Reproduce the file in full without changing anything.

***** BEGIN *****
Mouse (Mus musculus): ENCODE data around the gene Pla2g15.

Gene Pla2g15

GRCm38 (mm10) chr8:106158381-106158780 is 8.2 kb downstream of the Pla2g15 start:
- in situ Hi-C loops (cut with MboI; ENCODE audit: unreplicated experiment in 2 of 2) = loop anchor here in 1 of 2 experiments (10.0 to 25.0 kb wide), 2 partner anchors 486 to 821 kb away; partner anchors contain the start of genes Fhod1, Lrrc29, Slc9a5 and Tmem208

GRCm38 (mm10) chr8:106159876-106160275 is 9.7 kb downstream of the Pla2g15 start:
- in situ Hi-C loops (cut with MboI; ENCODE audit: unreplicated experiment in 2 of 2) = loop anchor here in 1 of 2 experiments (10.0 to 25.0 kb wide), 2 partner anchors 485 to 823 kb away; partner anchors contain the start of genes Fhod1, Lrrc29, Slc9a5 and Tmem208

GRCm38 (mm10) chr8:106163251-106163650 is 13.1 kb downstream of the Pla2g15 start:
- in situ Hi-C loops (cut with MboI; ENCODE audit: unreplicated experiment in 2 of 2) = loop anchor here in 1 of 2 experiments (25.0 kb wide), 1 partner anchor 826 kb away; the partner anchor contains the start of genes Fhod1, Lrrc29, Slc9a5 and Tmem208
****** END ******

Mouse (Mus musculus): ENCODE data around the gene Pla2g15.

Gene Pla2g15

GRCm38 (mm10) chr8:106158381-106158780 is 8.2 kb downstream of the Pla2g15 start:
- in situ Hi-C loops (cut with MboI; ENCODE audit: unreplicated experiment in 2 of 2) = loop anchor here in 1 of 2 experiments (10.0 to 25.0 kb wide), 2 partner anchors 486 to 821 kb away; partner anchors contain the start of genes Fhod1, Lrrc29, Slc9a5 and Tmem208

GRCm38 (mm10) chr8:106159876-106160275 is 9.7 kb downstream of the Pla2g15 start:
- in situ Hi-C loops (cut with MboI; ENCODE audit: unreplicated experiment in 2 of 2) = loop anchor here in 1 of 2 experiments (10.0 to 25.0 kb wide), 2 partner anchors 485 to 823 kb away; partner anchors contain the start of genes Fhod1, Lrrc29, Slc9a5 and Tmem208

GRCm38 (mm10) chr8:106163251-106163650 is 13.1 kb downstream of the Pla2g15 start:
- in situ Hi-C loops (cut with MboI; ENCODE audit: unreplicated experiment in 2 of 2) = loop anchor here in 1 of 2 experiments (25.0 kb wide), 1 partner anchor 826 kb away; the partner anchor contains the start of genes Fhod1, Lrrc29, Slc9a5 and Tmem208